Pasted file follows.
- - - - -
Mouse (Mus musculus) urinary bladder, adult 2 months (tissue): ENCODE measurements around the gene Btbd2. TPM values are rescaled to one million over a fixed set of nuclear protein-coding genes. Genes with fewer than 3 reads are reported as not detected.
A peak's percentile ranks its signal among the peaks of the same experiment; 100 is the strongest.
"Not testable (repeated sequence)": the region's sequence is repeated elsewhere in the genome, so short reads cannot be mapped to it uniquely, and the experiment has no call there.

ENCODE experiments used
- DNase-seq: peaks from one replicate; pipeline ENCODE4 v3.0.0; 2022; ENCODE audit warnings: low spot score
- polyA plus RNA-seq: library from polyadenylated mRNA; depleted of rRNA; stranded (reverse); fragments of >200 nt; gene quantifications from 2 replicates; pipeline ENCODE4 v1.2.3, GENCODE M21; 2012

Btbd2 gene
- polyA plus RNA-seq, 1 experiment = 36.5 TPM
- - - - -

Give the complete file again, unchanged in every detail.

Mouse (Mus musculus) urinary bladder, adult 2 months (tissue): ENCODE measurements around the gene Btbd2. TPM values are rescaled to one million over a fixed set of nuclear protein-coding genes. Genes with fewer than 3 reads are reported as not detected.
A peak's percentile ranks its signal among the peaks of the same experiment; 100 is the strongest.
"Not testable (repeated sequence)": the region's sequence is repeated elsewhere in the genome, so short reads cannot be mapped to it uniquely, and the experiment has no call there.

ENCODE experiments used
- DNase-seq: peaks from one replicate; pipeline ENCODE4 v3.0.0; 2022; ENCODE audit warnings: low spot score
- polyA plus RNA-seq: library from polyadenylated mRNA; depleted of rRNA; stranded (reverse); fragments of >200 nt; gene quantifications from 2 replicates; pipeline ENCODE4 v1.2.3, GENCODE M21; 2012

Btbd2 gene
- polyA plus RNA-seq, 1 experiment = 36.5 TPM